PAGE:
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Court rejects journalism professor’s expert testimony on damages

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  1. Libel and Privacy
MONTANA--In mid-July the state Supreme Court in Helena affirmed the decision of a trial court in Great Falls that excluded…

MONTANA–In mid-July the state Supreme Court in Helena affirmed the decision of a trial court in Great Falls that excluded “scientific” testimony from a libel trial. The trial court refused to admit testimony from a journalism professor who claimed to have a scientific method for determining a story’s impact on its subject’s reputation.

The high court unanimously held that District Court Judge Peter Rapkoch did not abuse his discretion by excluding testimony from University of Texas journalism professor Maxwell McCombs from the trial of a libel suit filed by Montana attorney Sidney Kurth against the Great Falls Tribune.

Kurth sought to introduce a deposition from McCombs in which the professor discussed the results of a “content” and “agenda setting” analysis he performed on various Tribune stories. McCombs claimed to have scientifically determined that, because of the context in which it appeared, the erroneous story had a greater impact upon the attorney’s reputation than it might otherwise have had. Kurth wanted to introduce the professor’s deposition as evidence of the extent to which his reputation had been damaged.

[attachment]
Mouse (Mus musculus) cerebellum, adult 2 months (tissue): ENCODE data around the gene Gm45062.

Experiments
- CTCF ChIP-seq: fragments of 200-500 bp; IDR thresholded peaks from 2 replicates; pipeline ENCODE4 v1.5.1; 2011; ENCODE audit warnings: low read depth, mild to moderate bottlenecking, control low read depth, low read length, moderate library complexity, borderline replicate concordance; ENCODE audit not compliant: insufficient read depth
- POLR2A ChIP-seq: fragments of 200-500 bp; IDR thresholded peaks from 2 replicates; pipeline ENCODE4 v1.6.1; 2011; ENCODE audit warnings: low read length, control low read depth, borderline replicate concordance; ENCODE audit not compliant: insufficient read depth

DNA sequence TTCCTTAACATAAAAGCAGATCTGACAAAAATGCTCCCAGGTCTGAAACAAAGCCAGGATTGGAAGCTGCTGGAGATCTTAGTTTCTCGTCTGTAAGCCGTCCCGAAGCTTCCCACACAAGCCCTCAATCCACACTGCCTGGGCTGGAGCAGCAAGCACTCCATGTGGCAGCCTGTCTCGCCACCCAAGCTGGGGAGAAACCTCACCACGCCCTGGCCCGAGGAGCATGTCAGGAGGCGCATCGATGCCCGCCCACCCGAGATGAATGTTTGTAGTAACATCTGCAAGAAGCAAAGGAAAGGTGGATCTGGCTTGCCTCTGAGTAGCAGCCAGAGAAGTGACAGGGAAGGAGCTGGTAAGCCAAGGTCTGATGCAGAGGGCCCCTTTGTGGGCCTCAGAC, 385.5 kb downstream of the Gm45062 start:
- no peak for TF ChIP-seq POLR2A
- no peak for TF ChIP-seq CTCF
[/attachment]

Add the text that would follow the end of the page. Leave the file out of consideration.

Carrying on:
The court held that, because McCombs’ analysis lacked a scientific basis, his deposition was admissible only for use by another of Kurth’s expert witnesses and would not be directly admitted into evidence.

Judge Rapkoch also found that the report was “not helpful” in resolving the dispute. The judge noted that he himself had direct knowledge of the community and the Tribune’s readership, while McCombs’ lack of knowledge about Montana and his reliance on map-based demographics rendered his testimony too weak to be of value to the court.

“We’re not dealing with chemistry or things like that,” Rapkoch wrote, “we’re dealing with language. And language, gentlemen, is our stock and trade.”

The high court also affirmed the lower court’s decision to limit damages in the case to $2,000. It specified that its opinion in this case could not be relied upon as precedent for deciding other cases in the future. (Kurth v. Great Falls Tribune Co.; Media Counsel: Peter Meloy, Helena)